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Permanent residents or temporary lodgers: characterizing intracellular bacterial communities in the siphonous green alga Bryopsis

Joke Hollants, Frédérik Leliaert UGent, Heroen Verbruggen UGent, Anne Willems UGent and Olivier De Clerck UGent (2013) PROCEEDINGS OF THE ROYAL SOCIETY B-BIOLOGICAL SCIENCES. 280(1754).
abstract
The ecological success of giant celled, siphonous green algae in coastal habitats has repeatedly been linked to endophytic bacteria living within the cytoplasm of the hosts. Yet, very little is known about the relative importance of evolutionary and ecological factors controlling the intracellular bacterial flora of these seaweeds. Using the marine alga Bryopsis (Bryopsidales, Chlorophyta) as a model, we explore the diversity of the intracellular bacterial communities and investigate whether their composition is controlled by ecological and biogeographic factors rather than the evolutionary history of the host. Using a combination of 16S rDNA clone libraries and denaturing gradient gel electrophoresis analyses, we show that Bryopsis harbours a mixture of relatively few but phylogenetically diverse bacterial species. Variation partitioning analyses show a strong impact of local environmental factors on the presence of Rickettsia and Mycoplasma in their association with Bryopsis. The presence of Flavobacteriaceae and Bacteroidetes, on the other hand, reflects a predominant imprint of host evolutionary history, suggesting that these bacteria are more specialized in their association. The results highlight the importance of interpreting the presence of individual bacterial phylotypes in the light of ecological and evolutionary principles such as phylogenetic niche conservatism to understand complex endobiotic communities and the parameters shaping them.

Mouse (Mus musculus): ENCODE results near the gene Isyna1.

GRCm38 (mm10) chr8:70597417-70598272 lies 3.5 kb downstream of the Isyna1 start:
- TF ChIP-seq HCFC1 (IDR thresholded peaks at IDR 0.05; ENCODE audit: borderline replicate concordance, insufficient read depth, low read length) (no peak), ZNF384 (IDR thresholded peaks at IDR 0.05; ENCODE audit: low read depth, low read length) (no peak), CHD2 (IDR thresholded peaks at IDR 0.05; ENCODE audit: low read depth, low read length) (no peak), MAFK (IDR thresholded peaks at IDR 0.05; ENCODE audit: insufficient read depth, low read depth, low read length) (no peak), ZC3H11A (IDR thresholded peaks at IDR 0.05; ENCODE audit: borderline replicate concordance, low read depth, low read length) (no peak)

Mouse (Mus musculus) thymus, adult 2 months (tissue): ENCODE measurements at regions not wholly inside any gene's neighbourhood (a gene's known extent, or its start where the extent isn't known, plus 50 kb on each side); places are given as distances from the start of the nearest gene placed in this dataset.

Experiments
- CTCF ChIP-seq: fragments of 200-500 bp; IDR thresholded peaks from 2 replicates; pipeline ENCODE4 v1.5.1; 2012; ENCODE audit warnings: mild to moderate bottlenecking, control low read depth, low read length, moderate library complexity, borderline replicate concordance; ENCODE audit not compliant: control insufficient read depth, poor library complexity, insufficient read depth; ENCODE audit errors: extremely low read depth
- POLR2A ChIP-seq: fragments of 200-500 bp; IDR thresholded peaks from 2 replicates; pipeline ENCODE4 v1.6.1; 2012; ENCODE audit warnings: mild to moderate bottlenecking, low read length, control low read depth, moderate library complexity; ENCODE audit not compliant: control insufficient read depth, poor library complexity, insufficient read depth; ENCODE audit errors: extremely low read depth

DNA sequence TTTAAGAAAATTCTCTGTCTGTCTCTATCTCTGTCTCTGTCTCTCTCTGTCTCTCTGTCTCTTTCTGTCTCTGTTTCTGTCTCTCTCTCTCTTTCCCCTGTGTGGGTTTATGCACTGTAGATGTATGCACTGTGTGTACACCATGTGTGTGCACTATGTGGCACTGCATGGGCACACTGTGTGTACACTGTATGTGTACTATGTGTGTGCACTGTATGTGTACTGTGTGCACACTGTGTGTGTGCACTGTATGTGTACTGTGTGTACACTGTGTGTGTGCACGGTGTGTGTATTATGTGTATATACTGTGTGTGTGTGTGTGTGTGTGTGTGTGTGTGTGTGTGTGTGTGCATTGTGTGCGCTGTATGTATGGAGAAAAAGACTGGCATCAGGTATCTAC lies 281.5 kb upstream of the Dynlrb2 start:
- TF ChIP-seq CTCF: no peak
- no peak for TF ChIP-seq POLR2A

Please use this url to cite or link to this publication:
author
organization
year
type
journalArticle (original)
publication status
published
subject
keyword
bacteria, algae, biogeography, endosymbiosis, seaweed, variation partitioning, PHYLOGENETIC SIGNAL, HOST-SPECIFICITY, MARINE MACROALGAE, EVOLUTION, DIVERSITY, SYMBIONTS, TRAITS, CHLOROPHYTA, VARIABILITY, MONOGENEA
journal title
PROCEEDINGS OF THE ROYAL SOCIETY B-BIOLOGICAL SCIENCES
Proc. R. Soc. B-Biol. Sci.
volume
280
issue
1754
article number
20122659
pages
8 pages
Web of Science type
Article
Web of Science id
000313663700008
JCR category
BIOLOGY
JCR impact factor
5.292 (2013)
JCR rank
9/85 (2013)
JCR quartile
1 (2013)
ISSN
0962-8452
DOI
10.1098/rspb.2012.2659
project
FWO project G.0045.08
language
English
UGent publication?
yes
classification
A1
copyright statement
I have transferred the copyright for this publication to the publisher
id
3125754
handle
http://hdl.handle.net/1854/LU-3125754
date created
2013-02-08 15:29:40
date last changed
2016-12-21 15:42:20
@article{3125754,